St. Leo II, also a Sicilian, like his predecessor, was a cultured and eloquent man with a fine singing voice.  He, a patron of the poor, asserted papal control over the bishops of Ravenna, autonomous since 666.  St. Leo II died on July 3, 683, after less than a year as the Pope.

St. Benedict II was a gentle and humble man who cared for the poor also.  He, elected Pope in July 683, did not enter into that office until June 26, 684, due to Constantine IV delaying the ratification of the election.  St. Benedict II, a Roman, not a Sicilian, secured an agreement by which the Exarch of Ravenna ratified papal elections, thereby preventing such long delays between papal elections and installations.  The Pope died on May 8, 685, after less than a year in office.

The spirit of cooperation with Constantinople broke down during the reign of Emperor Justinian II (reigned 685-695, 705-711).

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CONCLUSION

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The challenges faithful Christians face vary, depending on who, when, and where one is.  One can study the lives of one’s ancient predecessors in the faith, ponder the challenges they confronted, and take comfort in the great cloud of witnesses that surrounds one.

KENNETH RANDOLPH TAYLOR

APRIL 25, 2018 COMMON ERA

THE FEAST OF SAINT MARK THE EVANGELIST, MARTYR

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Almighty God, you have raise up faithful bishops of your church, including

Saint Flavian of Constantinople,

Saint Anatolius of Constantinople,

Saint Agatho,

Saint Leo II, and

Saint Benedict II,

who were faithful in the care and nurture of your flock.

We pray that, following their example and the teaching of their holy lives,

we may by your grace attain our full maturity in Christ,

through the same Jesus Christ, our Savior and Lord, who lives and

reigns with you and the Holy Spirit, one God, now and forever.  Amen.

Ezekiel 34:11-16 or Acts 20:17-35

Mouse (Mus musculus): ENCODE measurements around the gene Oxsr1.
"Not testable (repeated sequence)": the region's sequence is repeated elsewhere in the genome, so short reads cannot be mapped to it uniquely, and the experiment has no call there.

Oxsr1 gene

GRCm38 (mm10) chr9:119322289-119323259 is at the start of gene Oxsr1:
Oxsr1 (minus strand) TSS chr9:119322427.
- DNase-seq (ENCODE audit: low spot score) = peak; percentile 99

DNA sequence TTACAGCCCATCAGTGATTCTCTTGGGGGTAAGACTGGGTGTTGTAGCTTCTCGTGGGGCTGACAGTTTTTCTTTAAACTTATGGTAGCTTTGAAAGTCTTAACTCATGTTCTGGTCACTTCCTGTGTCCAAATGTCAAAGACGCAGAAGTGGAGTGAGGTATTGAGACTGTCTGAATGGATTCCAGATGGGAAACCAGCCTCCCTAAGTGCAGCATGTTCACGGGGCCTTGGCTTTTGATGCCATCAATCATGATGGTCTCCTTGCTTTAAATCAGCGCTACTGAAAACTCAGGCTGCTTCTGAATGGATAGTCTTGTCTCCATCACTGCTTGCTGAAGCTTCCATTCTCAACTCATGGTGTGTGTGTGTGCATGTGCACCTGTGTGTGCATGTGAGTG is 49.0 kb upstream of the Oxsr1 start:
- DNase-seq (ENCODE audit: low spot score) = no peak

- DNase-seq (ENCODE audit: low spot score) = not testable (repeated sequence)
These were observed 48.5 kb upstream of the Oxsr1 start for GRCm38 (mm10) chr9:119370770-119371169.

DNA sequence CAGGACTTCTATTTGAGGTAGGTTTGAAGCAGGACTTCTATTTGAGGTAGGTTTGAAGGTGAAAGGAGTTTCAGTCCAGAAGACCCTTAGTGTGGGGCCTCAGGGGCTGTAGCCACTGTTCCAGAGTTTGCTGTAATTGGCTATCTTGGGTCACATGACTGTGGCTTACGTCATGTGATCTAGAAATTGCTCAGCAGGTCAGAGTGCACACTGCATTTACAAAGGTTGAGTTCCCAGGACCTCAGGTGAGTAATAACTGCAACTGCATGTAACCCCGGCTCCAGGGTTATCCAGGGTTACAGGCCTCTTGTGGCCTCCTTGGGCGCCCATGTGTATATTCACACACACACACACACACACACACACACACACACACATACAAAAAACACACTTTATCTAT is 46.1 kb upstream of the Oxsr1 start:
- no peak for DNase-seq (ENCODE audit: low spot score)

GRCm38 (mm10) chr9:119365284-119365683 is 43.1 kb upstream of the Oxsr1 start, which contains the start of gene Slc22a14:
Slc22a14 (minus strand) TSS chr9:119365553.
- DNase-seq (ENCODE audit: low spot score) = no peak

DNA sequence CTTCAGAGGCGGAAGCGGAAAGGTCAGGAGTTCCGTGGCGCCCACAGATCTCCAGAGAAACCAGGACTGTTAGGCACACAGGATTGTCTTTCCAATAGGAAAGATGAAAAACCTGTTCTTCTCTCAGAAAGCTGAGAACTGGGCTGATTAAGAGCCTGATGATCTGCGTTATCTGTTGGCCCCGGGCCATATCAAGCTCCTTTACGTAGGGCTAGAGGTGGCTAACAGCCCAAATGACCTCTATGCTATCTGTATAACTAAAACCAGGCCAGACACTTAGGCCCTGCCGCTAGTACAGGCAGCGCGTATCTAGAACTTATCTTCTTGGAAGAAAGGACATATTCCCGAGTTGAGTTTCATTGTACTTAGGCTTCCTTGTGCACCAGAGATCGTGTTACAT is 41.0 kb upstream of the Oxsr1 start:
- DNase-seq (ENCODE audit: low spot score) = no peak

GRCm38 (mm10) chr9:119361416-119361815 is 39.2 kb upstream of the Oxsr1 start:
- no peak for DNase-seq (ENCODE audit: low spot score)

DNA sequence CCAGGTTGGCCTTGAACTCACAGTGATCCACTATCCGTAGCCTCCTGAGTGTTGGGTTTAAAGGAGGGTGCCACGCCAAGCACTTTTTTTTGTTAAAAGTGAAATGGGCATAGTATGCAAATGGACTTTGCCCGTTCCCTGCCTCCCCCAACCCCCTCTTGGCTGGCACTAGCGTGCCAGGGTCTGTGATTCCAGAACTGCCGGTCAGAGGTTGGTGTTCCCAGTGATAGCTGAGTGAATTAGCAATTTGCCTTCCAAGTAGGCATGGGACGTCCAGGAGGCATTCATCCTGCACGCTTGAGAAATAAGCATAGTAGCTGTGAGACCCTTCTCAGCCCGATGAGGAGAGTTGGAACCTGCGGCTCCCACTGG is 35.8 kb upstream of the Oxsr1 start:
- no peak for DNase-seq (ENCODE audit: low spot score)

Psalm 84

1 Peter 5:1-4 or Ephesians 3:14-21

John 21:15-17 or Matthew 24:42-47

–Adapted from Evangelical Lutheran Worship (2006), 60

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This is post #1500 of SUNDRY THOUGHTS.

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Feast of St. Paulinus of Nola (June 22)   Leave a comment

Above:  St. Paulinus of Nola

Image in the Public Domain

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SAINT MEROPIUS PONTIUS ANACIUS PAULINUS (CIRCA 354-JUNE 22, 431)

Roman Catholic Bishop of Nola

St. Paulinus of Nola and his wife Therasia did much to help the poor, especially of Nola, Italy.

St. Paulinus and his wife were initially pagans.  Our saint, born in Buridigala, Gaul (now Bordeaux, France), circa 354, came from a prominent and wealthy family.  He became a lawyer and a Roman imperial official.  After he left public service the couple retired to Buridigala.  Later they moved to Therasia’s estate at Alcala de Henares, Spain.  There they welcomed their only son into the world.  There they also grieved after he died about a week after his birth.

In the wake of their son’s death St. Paulinus and Therasia converted to Christianity and dedicated their lives to God.  St. Ambrose of Milan and St. Delphinus of Bordeaux (d. 403), the Bishop of Buridigala, facilitated the conversions and baptisms in 392.  St. Paulinus and Therasia sold or gave away most of their wealth and embarked on their new lives.

St. Paulinus became a clergyman.  He, ordained a priest in Barcelona in 394, moved to Nola, Italy, where he and Therasia helped poor people.  In 409 our saint, by then a widower, became the Bishop of Nola by popular demand; he served for the rest of his life.  He lived as a monk at home.

St. Paulinus, a prolific writer, composed one of the oldest surviving Christian wedding songs.

St. Paulinus had a group of prominent friends.  They included Emperor Theodosius I “the Great” (reigned 379-395), Pope St. Anastasius I (in office 399-401), St. Augustine of Hippo, St. Nicetas of Remesiana, St. Martin of Tours, and St. Jerome.  The glue of Christian faith held them together.

St. Paulinus died at Nola on June 22, 431.

KENNETH RANDOLPH TAYLOR

JANUARY 28, 2018 COMMON ERA

THE FOURTH SUNDAY AFTER THE EPIPHANY, YEAR B

THE FEAST OF SAINT ALBERT THE GREAT AND HIS PUPIL, SAINT THOMAS AQUINAS, ROMAN CATHOLIC THEOLOGIANS

THE FEAST OF CHARLES KINGSLEY, ANGLICAN PRIEST, NOVELIST, AND HYMN WRITER

THE FEAST OF JOSEPH BARNBY, ANGLICAN CHURCH MUSICIAN AND COMPOSER

THE FEAST OF RICHARD FREDERICK LITTLEDALE, ANGLICAN PRIEST AND TRANSLATOR OF HYMNS

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Heavenly Gather, Shepherd of your people, we thank you for your servant Saint Paulinus of Nola,

who was faithful in the care and nurture of your flock;

and we pray that, following his example and the teaching of his holy life,

we may by your grace grow into the stature of the fullness of our Lord and Savior Jesus Christ;

who lives and reigns with you and the Holy Spirit, one God, for ever and ever.  Amen.

Ezekiel 34:11-16

Psalm 23

1 Peter 5:1-4

John 21:15-17

–Adapted from Holy Women, Holy Men:  Celebrating the Saints (2010), page 718